Zach Wise talks about hiring

Expensive hiring mistake - starting to look for a job candidate because you have a vague notion that you “need to bring on some help”.

I see it happen all the time with friends and clients. And it almost always results in a frustrated boss and a confused employee. When you begin the hiring process without a good job description you’re setting yourself and your new hire up for failure.

Today, we’re talking about the fourth step in preparing to hire (and keep) great employees. After this, you’ll be ready to start advertising the position.

Step 4 - build a job description

Once you’re aware that you need to bring on some help, your very next step is to write a job description for the position you want to fill.

By writing a job description you’re forcing yourself to get clarity around the work you want that position to be responsible for. The hiring process will benefit because you’ll be able to clearly communicate your expectations. Job candidates will have the advantage of knowing what the job entails before their first day of work.

Now, don’t just slap together a standard job description! I want you to invest in a results-oriented job description, as I explain in this video.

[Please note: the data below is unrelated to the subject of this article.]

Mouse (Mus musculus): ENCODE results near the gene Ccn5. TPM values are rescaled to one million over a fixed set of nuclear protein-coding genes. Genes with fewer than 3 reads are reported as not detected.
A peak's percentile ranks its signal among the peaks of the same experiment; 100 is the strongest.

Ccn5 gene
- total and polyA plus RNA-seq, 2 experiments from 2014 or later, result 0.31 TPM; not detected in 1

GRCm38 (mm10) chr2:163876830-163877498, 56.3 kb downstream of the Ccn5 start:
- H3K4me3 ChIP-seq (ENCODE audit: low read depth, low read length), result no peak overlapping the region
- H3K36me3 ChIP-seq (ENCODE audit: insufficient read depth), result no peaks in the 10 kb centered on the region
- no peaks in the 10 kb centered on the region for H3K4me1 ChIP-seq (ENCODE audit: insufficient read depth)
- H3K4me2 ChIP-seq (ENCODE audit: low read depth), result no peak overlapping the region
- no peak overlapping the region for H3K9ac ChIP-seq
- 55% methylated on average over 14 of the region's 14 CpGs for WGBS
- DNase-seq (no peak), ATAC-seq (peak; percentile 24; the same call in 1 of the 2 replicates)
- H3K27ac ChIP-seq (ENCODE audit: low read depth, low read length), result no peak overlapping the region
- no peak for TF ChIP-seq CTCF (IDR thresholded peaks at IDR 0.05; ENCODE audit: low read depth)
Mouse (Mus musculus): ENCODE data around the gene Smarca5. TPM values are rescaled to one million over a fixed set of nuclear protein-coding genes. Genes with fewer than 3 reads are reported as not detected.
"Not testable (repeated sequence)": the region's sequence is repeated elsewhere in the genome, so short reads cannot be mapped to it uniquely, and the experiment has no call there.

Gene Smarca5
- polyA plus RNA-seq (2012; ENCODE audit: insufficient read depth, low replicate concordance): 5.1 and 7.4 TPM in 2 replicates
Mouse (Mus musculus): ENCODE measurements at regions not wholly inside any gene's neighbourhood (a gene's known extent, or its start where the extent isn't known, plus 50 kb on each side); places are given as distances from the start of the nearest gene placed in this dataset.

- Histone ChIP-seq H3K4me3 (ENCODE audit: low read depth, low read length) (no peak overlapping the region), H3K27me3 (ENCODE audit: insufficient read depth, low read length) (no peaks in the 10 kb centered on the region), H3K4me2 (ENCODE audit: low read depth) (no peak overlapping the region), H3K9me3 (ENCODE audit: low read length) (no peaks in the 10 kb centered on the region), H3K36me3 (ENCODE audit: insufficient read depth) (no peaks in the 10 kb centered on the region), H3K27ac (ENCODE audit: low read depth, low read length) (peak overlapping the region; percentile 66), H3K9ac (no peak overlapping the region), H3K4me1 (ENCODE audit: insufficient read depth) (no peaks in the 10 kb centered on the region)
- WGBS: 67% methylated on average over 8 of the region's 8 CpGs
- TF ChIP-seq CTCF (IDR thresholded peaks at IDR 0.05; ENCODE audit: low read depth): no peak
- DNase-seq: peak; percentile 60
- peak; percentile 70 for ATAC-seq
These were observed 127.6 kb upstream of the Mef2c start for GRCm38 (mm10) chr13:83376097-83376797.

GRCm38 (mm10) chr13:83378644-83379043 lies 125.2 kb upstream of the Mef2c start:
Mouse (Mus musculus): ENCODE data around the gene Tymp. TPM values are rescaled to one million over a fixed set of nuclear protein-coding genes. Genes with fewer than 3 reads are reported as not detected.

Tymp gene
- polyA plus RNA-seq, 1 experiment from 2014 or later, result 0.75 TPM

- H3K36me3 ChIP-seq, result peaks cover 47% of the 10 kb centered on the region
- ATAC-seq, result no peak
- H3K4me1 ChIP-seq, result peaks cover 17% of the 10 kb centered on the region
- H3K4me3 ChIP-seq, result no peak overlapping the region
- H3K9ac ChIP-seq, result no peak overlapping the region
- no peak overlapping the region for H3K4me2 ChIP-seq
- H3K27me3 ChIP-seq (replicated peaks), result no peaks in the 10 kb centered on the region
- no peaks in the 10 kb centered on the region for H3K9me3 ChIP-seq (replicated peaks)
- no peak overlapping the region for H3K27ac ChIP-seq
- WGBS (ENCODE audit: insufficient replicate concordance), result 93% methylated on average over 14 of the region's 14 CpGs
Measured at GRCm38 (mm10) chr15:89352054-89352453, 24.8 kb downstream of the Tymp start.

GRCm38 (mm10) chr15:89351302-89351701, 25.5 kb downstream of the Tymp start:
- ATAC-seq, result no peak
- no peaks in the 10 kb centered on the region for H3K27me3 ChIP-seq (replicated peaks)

Keep using the job description

Don’t make the common mistake of writing the job description and then putting it in a drawer!

You’re going to use this document all the time. First, in the hiring process. Then on the very first day for every new employee. And then every single week after that.

Yes, I said every single week. You should reference it with your employee all the time, because this is the rubric for their success.

How this will make you money

There are at least two benefits of this results-oriented hiring strategy.

  1. It requires you to become the sort of leader who clearly defines the outcomes you want.
  2. You’ll learn to look for people to whom you can delegate the responsibility of those outcomes.

When you hire for those things, you will be far more likely to bring someone onto your team who will make you a whole lot more money in the long run and will cost you much less in waste over the short run.

Your next steps

Here’s your action item for this issue:

  1. Write a KRA before staring the hiring process

Next time we’ll cover the fifth step in hiring great employees - looking in the right places.

To thriving,